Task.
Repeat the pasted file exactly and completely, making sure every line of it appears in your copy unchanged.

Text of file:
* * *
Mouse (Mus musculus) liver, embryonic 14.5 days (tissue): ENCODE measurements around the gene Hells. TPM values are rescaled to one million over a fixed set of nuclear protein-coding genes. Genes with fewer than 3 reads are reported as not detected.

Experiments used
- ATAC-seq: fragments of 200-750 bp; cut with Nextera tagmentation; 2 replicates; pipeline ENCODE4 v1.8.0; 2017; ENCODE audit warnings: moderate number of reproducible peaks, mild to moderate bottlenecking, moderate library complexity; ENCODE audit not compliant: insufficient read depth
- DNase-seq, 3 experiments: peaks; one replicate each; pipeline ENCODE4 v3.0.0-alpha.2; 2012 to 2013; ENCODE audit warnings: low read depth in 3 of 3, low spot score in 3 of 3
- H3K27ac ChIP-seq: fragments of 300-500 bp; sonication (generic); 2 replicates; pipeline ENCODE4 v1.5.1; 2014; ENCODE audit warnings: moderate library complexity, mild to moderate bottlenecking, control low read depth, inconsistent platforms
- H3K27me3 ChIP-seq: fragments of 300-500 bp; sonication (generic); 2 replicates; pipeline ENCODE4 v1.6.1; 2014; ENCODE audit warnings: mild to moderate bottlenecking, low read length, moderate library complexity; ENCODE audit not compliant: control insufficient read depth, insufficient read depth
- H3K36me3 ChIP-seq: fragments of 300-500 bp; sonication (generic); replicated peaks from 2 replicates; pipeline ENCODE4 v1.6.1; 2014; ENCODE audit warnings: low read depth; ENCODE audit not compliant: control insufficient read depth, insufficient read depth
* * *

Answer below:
Mouse (Mus musculus) liver, embryonic 14.5 days (tissue): ENCODE measurements around the gene Hells. TPM values are rescaled to one million over a fixed set of nuclear protein-coding genes. Genes with fewer than 3 reads are reported as not detected.

Experiments used
- ATAC-seq: fragments of 200-750 bp; cut with Nextera tagmentation; 2 replicates; pipeline ENCODE4 v1.8.0; 2017; ENCODE audit warnings: moderate number of reproducible peaks, mild to moderate bottlenecking, moderate library complexity; ENCODE audit not compliant: insufficient read depth
- DNase-seq, 3 experiments: peaks; one replicate each; pipeline ENCODE4 v3.0.0-alpha.2; 2012 to 2013; ENCODE audit warnings: low read depth in 3 of 3, low spot score in 3 of 3
- H3K27ac ChIP-seq: fragments of 300-500 bp; sonication (generic); 2 replicates; pipeline ENCODE4 v1.5.1; 2014; ENCODE audit warnings: moderate library complexity, mild to moderate bottlenecking, control low read depth, inconsistent platforms
- H3K27me3 ChIP-seq: fragments of 300-500 bp; sonication (generic); 2 replicates; pipeline ENCODE4 v1.6.1; 2014; ENCODE audit warnings: mild to moderate bottlenecking, low read length, moderate library complexity; ENCODE audit not compliant: control insufficient read depth, insufficient read depth
- H3K36me3 ChIP-seq: fragments of 300-500 bp; sonication (generic); replicated peaks from 2 replicates; pipeline ENCODE4 v1.6.1; 2014; ENCODE audit warnings: low read depth; ENCODE audit not compliant: control insufficient read depth, insufficient read depth